Nintendo Switch keeps getting Xbox One games, but Xbox doesn't want you to talk about it

Ori and the Will of the Wisps (Image credit: Microsoft)

As the Nintendo Switch receives more and more hit games from other home consoles – whether that’s the demanding Doom Eternal, the massive The Witcher 3 RPG, or indie platformer Cuphead – many gamers may be asking what other PS4 games or Xbox One games could make their way to the humble hybrid console.

Xbox boss Phil Spencer has attempted to temper those expectations, though, saying in an IGN podcast that he wanted to bring the conversation back to games on Xbox, rather than what other platform they might end up on.

”I think more and more about what does a full Xbox experience mean on different platforms,” said Spencer. “Right now, it seems like when any game comes out, there's that, ‘is this one going here, is this one going there’. I'd rather be able to set more of an Xbox-level expectation for our fans on where things are going to go.”

Spencer added: “I thought we did that with our first party when we talked about games shipping on Xbox and PC, and I got some blow-back from certain people in certain groups on that, but at least we set an expectation on that. 

”I'd rather see us get to that point on the different pieces of hardware we're on, so I guess I'll kind of leave it there.”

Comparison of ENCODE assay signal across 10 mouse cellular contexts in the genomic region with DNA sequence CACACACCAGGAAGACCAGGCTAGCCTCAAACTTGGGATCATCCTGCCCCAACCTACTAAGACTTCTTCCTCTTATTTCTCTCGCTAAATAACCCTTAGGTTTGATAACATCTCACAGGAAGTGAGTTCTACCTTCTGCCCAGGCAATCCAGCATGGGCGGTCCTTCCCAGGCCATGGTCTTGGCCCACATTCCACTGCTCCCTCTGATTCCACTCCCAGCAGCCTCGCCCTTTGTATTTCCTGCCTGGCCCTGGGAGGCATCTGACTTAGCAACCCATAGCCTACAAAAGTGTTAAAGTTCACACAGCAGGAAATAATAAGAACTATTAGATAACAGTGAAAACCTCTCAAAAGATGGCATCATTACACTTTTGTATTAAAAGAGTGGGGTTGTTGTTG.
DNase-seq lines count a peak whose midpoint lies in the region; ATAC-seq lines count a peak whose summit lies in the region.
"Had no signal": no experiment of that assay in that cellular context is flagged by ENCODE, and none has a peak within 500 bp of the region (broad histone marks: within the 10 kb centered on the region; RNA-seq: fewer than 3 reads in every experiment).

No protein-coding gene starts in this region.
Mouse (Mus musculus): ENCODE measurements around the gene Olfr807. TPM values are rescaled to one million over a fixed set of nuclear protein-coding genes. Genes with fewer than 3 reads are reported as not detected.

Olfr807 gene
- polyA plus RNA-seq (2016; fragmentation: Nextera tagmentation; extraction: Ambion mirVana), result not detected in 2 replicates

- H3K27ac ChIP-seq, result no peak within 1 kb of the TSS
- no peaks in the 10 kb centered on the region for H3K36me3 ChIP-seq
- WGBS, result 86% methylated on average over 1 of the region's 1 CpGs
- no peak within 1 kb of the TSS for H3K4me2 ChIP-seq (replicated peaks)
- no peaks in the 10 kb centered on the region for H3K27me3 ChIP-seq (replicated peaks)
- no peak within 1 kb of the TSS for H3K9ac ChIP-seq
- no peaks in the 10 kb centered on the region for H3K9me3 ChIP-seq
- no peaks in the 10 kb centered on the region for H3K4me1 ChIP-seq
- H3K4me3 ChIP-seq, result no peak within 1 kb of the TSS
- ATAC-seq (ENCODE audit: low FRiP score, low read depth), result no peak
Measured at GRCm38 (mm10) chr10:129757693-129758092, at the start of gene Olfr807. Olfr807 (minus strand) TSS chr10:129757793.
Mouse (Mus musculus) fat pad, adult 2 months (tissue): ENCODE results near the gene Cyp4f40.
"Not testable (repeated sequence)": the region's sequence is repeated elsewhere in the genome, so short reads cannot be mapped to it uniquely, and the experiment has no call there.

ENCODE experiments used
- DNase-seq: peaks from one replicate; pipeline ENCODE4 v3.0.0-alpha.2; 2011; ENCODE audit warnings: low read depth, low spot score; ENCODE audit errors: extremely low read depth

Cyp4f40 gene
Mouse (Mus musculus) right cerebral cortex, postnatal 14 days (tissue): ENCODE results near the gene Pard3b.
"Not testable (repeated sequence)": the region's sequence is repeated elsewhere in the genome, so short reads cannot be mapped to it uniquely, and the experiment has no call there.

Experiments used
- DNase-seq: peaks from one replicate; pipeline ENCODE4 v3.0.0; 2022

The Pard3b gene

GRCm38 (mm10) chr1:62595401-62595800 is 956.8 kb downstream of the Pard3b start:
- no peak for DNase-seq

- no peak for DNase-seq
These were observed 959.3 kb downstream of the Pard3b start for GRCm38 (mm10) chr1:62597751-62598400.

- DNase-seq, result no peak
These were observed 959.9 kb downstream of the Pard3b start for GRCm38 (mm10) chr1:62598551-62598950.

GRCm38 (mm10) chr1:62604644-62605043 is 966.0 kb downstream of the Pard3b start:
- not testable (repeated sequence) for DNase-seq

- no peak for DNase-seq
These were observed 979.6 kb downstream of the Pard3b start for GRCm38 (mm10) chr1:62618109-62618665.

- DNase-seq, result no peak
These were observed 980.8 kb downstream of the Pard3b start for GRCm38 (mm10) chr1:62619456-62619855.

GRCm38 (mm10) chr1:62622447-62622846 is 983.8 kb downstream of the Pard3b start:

A second life on Switch

A big part of the appeal of cross-platform releases, whether they happen on launch day or take a few years, is that the audience of a game gets much larger. It’s usually a lot better for the reach of a game not to be tied to one platform – and the bestselling Nintendo Switch console has certainly got the interest of developers who may not have seen themselves publishing on a Nintendo machine before.

The Switch has upended expectations about what kinds of ports are possible, too, with a host of Bethesda games such as Doom and Wolfenstein: The New Order coming to the platform despite being quite technically-demanding AAA shooters. Running The Witcher 3 on a Switch’s processor is no mean feat, either, even if the port arrived a good four years after the gamer’s initial release.

It makes sense that Spencer wants the hype around an Xbox game to be about Xbox, rather than Nintendo; however, especially when the architecture of competing consoles is getting more similar with each generation, and exclusivity to specific platforms or time frames is largely arbitrary, fans are going to be expecting more collaboration between the likes of Xbox and Nintendo going forward, not less.

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Henry St Leger

Henry is a freelance technology journalist, and former News & Features Editor for TechRadar, where he specialized in home entertainment gadgets such as TVs, projectors, soundbars, and smart speakers. Other bylines include Edge, T3, iMore, GamesRadar, NBC News, Healthline, and The Times.